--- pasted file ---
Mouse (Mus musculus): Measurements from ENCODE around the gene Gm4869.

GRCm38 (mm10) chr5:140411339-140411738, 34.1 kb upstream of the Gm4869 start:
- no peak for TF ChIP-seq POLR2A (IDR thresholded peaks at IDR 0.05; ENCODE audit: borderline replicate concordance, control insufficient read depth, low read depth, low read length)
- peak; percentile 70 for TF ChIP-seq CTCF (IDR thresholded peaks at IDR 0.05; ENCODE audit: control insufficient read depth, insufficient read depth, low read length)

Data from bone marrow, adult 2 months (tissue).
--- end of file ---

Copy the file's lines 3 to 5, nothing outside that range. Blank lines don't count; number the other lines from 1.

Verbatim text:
- no peak for TF ChIP-seq POLR2A (IDR thresholded peaks at IDR 0.05; ENCODE audit: borderline replicate concordance, control insufficient read depth, low read depth, low read length)
- peak; percentile 70 for TF ChIP-seq CTCF (IDR thresholded peaks at IDR 0.05; ENCODE audit: control insufficient read depth, insufficient read depth, low read length)

Data from bone marrow, adult 2 months (tissue).